November 13, 2021
Ten Questions with Bass-baritone Richard Ollarsaba
Director and Faculty of Digital Media Ali King spoke with bass-baritone and CIM alumnus Richard Ollarsaba (BM ’09, Schiller/Southern) about his recent guest performance with the CIM Opera Theater, his advice for current CIM voice students, and what opera repertoire not enough American audiences are hearing.
When was the last time you were on CIM’s campus?
Twelve years ago! It’s an incredible feeling to be back on the road, and I’m so glad CIM was one of the stops. This area was always a magnet for talented students, but there are so many things that have changed for the better since I was a student – like the improvements in University Circle (I mean now there’s a Panera down the street!) and technological infrastructure for remote performance possibilities.
Tell us about your selections chosen for CIM Opera Theater’s Celebrating a Century of Singing program.
They were from Bizet’s Carmen and Mozart’s Don Giovanni, and roles that have become an important part of my singing career – a nice representation of what I can give back to the institution that was part of my artistic foundation.
Does CIM still play a role in your life after graduating?
CIM has curiously popped up in places I didn’t think it was going to after graduation. When I was doing a young artist residency with the Ryan Opera Center Ensemble, I found that there were a lot of CIM-ers who had also migrated to Chicago. I’ve kept in contact with a couple close friends, including Yun-Ting Lee, who’s in The Cleveland Orchestra, and I never lost touch with my teachers, Dean Southern and Mary Schiller, so this really does feel like a homecoming for me. Just this past weekend, I met composer and fellow CIM alumnus Steven Mark Kohn for the first time, whose work I’ve admired for years. A while back, we made a happy realization after the fact that I had unknowingly performed and recorded for radio the world premiere of his setting of Mark Twain’s The War Prayer, which blew my mind.
How was interacting with current CIM voice students?
I’m so utterly impressed. The skill level and what they’re able to produce is phenomenal for any singer at their age. I came in so much greener than they seem to be – they have such clear goals and know what they want to achieve.
What advice, if any, do you have for them?
I wish someone would have told me that it was OK to just know that I loved singing, to trust the educational growth process, and that I had time to figure out my professional trajectory. I’d also tell recent graduates to consider other avenues beyond those most taken, and to cast a wide net of opportunity beyond your own expectations.
What have you learned by staying open-minded about your own career?
I’m inspired by the music director for the Ryan Opera Center, Craig Terry, who is so skilled at curating recitals by going outside the realm of traditional classical repertoire to include composers like Irving Berlin and Cole Porter. I’m motivated by cross pollination in many art forms – poetry, visual arts, and other musical forms. Some of the most interesting programs I’ve seen, especially during the pandemic with virtual elements, took advantage of genre bending to great effect.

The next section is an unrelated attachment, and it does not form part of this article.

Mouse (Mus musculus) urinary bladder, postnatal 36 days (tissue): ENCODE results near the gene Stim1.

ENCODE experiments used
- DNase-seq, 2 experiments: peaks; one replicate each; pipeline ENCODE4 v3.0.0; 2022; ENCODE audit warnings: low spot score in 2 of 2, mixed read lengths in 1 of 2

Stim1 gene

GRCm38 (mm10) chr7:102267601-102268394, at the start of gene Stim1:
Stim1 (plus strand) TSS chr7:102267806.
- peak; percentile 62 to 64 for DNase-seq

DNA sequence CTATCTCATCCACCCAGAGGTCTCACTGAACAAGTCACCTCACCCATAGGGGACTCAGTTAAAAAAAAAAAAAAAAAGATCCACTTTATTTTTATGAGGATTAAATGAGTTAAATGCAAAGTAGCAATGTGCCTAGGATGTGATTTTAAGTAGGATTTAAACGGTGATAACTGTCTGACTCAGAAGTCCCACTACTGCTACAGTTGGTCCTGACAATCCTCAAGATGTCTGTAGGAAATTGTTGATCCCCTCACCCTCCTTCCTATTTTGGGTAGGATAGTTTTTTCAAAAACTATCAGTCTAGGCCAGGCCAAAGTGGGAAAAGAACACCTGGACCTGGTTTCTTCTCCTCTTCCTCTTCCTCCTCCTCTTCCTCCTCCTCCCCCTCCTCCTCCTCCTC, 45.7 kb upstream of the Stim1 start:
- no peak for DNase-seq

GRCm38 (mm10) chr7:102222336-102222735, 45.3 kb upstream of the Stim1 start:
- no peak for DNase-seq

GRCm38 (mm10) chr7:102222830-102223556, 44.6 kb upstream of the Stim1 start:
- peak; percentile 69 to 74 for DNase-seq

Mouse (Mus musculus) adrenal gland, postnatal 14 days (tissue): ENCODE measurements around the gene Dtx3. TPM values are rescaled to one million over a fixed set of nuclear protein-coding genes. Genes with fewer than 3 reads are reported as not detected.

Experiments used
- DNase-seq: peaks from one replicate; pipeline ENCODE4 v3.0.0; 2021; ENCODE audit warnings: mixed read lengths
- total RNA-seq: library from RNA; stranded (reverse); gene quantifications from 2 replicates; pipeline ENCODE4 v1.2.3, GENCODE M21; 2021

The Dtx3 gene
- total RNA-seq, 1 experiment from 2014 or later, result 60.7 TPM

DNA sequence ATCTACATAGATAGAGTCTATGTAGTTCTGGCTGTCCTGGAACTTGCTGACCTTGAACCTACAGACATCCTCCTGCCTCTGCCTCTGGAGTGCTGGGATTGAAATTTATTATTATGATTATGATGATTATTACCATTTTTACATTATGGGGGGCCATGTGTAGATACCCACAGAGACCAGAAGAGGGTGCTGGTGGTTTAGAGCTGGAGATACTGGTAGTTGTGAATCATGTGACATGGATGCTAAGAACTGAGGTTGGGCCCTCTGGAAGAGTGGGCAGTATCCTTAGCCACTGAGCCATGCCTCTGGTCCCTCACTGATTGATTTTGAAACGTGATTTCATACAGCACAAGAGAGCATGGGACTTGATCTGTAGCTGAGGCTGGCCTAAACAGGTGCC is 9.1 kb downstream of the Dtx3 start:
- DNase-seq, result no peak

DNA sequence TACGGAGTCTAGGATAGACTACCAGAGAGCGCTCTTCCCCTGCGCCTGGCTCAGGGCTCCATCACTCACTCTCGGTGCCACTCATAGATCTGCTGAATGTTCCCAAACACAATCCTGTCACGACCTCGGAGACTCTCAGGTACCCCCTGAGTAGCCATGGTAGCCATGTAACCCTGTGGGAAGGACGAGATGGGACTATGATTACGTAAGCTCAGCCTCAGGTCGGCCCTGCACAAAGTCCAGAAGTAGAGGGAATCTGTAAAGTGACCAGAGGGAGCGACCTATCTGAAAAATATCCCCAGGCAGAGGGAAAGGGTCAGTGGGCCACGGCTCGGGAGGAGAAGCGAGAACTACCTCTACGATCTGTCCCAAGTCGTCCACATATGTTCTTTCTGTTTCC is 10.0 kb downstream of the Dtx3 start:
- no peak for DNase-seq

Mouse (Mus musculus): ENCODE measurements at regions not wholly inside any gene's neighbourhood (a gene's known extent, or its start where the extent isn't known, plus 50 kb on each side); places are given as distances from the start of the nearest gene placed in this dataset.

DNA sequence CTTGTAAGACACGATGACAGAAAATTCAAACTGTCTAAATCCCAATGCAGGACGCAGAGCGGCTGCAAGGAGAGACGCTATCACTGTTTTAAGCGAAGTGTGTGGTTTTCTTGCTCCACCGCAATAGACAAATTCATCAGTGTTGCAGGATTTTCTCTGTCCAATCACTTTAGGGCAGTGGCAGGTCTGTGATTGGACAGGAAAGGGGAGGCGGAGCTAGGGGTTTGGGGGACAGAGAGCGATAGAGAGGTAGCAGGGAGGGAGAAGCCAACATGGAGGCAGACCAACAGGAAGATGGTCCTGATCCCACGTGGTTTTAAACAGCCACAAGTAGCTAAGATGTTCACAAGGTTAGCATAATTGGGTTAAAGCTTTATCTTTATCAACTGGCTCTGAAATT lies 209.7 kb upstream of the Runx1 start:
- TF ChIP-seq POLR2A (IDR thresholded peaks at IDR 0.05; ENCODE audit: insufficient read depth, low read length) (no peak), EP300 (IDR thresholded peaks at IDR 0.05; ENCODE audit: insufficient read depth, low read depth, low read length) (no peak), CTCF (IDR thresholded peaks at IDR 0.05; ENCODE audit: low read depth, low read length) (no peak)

What is one of the most challenging pieces you’ve encountered?
One summer at Tanglewood I had to prepare Igor Stravinsky’s The Weddings, which was for four soloists, choir, four pianos and percussion. I had to keep my ears and eyes constantly open to manage the piece’s complexity.
What repertoire do you love that you wish more audiences could hear?
I wish there was a bigger platform for operas from the French grand opera tradition in the U.S. They’re massive to produce and have some of the most lush and gorgeous music. One I love in particular is by Giacomo Meyerbeer, The North Star, and covers a fictitious telling of Peter the Great before he became the great tsar we know about from history books.
What are highlights from your upcoming season?
My next engagement is performing in recital with Lyric Fest in Philadelphia, and singing on a gala in San Juan, Puerto Rico with Olga Iglesias Project, which offers Puerto Rican-based singers opportunities off the island. I also have role debuts coming up with the Virginia Opera and Jacksonville Symphony.
What lesson from your time as a CIM student still resonates with you today?
Someone told me when I was a student at CIM to be mindful of who you pass on the way up the ladder because you’ll meet them again on the way down. I’ve taken to heart being kind to myself and to my colleagues. Sometimes the biggest mistakes offer the most important lessons, and how we accomplish things often matters more than the accomplishment itself.
To attend CIM voice students’ end-of-semester recitals, visit our concerts and events page.